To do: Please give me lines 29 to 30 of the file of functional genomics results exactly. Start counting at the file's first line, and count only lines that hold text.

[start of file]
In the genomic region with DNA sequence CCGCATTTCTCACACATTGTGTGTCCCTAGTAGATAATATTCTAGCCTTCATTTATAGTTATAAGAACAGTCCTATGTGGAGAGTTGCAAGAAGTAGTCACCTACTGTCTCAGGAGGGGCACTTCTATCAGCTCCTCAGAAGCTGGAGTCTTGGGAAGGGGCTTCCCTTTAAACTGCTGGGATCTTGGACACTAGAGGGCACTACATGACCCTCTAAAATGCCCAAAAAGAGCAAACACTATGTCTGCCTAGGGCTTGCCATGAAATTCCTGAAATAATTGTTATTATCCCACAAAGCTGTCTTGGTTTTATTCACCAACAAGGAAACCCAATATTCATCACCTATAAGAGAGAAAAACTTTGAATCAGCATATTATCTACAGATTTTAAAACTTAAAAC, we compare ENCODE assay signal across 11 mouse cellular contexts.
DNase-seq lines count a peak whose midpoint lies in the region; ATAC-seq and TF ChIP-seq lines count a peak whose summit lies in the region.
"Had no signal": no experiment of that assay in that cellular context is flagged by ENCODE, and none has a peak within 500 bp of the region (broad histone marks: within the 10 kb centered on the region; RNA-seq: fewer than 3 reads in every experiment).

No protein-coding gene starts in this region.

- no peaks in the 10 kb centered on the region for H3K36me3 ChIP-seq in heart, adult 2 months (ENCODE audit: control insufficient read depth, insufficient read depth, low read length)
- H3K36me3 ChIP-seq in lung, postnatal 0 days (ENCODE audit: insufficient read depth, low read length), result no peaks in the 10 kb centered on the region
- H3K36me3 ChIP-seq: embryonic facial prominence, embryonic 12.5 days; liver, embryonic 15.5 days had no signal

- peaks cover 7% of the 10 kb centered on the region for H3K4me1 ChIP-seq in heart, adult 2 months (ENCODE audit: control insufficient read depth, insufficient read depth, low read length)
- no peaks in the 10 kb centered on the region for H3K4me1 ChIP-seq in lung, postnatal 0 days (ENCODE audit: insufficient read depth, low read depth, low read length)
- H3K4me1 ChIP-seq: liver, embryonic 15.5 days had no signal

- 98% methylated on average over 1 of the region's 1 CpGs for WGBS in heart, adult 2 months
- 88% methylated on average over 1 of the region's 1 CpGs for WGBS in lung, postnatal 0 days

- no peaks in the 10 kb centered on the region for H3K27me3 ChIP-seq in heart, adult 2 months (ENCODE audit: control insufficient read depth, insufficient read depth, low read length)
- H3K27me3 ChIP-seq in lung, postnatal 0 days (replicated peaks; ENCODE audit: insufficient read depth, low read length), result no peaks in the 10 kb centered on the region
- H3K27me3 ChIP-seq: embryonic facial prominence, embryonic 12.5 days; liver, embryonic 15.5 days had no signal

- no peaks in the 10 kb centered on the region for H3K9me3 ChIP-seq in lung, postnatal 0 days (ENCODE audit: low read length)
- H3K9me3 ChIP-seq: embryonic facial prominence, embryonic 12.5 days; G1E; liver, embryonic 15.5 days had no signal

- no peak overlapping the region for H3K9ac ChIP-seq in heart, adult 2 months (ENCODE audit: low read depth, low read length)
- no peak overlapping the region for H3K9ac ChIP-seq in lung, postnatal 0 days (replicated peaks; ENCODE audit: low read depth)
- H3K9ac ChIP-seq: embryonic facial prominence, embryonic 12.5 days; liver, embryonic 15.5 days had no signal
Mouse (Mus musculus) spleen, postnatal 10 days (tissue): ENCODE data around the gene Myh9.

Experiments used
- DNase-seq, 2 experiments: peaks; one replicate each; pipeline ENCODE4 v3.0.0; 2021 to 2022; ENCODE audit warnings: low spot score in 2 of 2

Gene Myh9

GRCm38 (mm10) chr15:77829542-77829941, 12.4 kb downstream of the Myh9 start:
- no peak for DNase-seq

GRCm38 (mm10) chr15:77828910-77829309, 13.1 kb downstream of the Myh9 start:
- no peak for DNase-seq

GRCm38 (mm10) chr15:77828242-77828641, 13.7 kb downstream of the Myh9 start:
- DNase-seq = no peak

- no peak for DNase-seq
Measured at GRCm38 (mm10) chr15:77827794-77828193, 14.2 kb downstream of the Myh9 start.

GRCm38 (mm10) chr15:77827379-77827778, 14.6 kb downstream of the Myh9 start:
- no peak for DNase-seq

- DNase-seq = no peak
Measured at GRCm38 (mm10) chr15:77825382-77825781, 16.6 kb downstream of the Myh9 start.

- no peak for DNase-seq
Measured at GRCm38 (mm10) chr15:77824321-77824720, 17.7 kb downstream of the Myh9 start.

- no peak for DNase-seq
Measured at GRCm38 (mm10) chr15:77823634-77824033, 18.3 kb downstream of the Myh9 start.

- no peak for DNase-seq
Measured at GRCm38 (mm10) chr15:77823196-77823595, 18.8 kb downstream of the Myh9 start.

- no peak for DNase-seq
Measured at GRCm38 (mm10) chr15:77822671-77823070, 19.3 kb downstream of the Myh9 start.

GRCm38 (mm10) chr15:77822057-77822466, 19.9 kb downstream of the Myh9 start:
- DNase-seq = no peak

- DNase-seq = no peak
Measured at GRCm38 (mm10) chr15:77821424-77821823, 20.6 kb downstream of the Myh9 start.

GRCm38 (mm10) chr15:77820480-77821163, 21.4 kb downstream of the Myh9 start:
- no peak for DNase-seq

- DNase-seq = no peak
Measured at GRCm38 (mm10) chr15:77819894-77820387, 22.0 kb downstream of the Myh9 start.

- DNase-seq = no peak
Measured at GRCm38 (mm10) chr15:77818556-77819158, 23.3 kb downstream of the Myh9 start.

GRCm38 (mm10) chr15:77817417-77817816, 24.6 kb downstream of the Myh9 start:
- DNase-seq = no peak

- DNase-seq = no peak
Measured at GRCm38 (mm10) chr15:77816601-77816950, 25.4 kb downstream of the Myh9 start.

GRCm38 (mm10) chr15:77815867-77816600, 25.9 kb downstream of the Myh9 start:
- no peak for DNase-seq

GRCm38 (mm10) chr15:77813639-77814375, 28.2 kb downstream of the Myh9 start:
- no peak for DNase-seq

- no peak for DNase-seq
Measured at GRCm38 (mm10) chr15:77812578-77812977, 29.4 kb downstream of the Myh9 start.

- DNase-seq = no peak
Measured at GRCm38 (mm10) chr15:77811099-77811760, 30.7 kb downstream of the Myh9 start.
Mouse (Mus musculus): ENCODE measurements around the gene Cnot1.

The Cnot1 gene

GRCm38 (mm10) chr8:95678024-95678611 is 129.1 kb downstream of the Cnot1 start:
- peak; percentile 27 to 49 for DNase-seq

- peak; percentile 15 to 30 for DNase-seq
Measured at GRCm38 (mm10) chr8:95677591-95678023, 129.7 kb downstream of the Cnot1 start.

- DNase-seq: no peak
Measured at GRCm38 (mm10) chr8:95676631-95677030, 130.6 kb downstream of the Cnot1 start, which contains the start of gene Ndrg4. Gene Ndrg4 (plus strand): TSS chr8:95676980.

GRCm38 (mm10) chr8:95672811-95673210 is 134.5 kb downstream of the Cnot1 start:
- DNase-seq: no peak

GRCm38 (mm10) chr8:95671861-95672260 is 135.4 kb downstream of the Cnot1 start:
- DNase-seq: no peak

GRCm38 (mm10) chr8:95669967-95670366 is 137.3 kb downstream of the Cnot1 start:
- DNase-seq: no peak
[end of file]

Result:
GRCm38 (mm10) chr15:77828242-77828641, 13.7 kb downstream of the Myh9 start:
- DNase-seq = no peak